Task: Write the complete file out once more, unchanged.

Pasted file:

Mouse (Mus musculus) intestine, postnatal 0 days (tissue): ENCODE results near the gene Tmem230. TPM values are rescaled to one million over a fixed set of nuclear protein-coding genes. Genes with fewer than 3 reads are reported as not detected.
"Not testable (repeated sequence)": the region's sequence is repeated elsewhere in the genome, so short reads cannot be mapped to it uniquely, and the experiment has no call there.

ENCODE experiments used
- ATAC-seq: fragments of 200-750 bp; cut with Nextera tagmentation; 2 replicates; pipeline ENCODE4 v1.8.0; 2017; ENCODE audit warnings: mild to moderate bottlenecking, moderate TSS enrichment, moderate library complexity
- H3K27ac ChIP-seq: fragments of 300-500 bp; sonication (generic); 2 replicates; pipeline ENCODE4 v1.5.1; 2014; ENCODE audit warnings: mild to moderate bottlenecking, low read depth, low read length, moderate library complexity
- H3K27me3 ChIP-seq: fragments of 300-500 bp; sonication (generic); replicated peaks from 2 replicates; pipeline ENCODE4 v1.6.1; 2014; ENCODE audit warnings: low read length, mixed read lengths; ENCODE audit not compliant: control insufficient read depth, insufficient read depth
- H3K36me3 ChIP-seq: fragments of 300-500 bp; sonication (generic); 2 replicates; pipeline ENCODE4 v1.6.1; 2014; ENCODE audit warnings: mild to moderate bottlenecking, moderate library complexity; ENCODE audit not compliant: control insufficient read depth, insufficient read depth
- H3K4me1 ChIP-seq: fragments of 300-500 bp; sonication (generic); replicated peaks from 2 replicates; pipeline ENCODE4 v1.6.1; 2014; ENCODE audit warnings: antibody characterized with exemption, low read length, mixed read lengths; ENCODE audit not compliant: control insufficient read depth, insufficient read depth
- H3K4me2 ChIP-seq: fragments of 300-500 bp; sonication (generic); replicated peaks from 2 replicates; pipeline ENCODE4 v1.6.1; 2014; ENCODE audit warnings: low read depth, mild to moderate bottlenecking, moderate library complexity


Mouse (Mus musculus) intestine, postnatal 0 days (tissue): ENCODE results near the gene Tmem230. TPM values are rescaled to one million over a fixed set of nuclear protein-coding genes. Genes with fewer than 3 reads are reported as not detected.
"Not testable (repeated sequence)": the region's sequence is repeated elsewhere in the genome, so short reads cannot be mapped to it uniquely, and the experiment has no call there.

ENCODE experiments used
- ATAC-seq: fragments of 200-750 bp; cut with Nextera tagmentation; 2 replicates; pipeline ENCODE4 v1.8.0; 2017; ENCODE audit warnings: mild to moderate bottlenecking, moderate TSS enrichment, moderate library complexity
- H3K27ac ChIP-seq: fragments of 300-500 bp; sonication (generic); 2 replicates; pipeline ENCODE4 v1.5.1; 2014; ENCODE audit warnings: mild to moderate bottlenecking, low read depth, low read length, moderate library complexity
- H3K27me3 ChIP-seq: fragments of 300-500 bp; sonication (generic); replicated peaks from 2 replicates; pipeline ENCODE4 v1.6.1; 2014; ENCODE audit warnings: low read length, mixed read lengths; ENCODE audit not compliant: control insufficient read depth, insufficient read depth
- H3K36me3 ChIP-seq: fragments of 300-500 bp; sonication (generic); 2 replicates; pipeline ENCODE4 v1.6.1; 2014; ENCODE audit warnings: mild to moderate bottlenecking, moderate library complexity; ENCODE audit not compliant: control insufficient read depth, insufficient read depth
- H3K4me1 ChIP-seq: fragments of 300-500 bp; sonication (generic); replicated peaks from 2 replicates; pipeline ENCODE4 v1.6.1; 2014; ENCODE audit warnings: antibody characterized with exemption, low read length, mixed read lengths; ENCODE audit not compliant: control insufficient read depth, insufficient read depth
- H3K4me2 ChIP-seq: fragments of 300-500 bp; sonication (generic); replicated peaks from 2 replicates; pipeline ENCODE4 v1.6.1; 2014; ENCODE audit warnings: low read depth, mild to moderate bottlenecking, moderate library complexity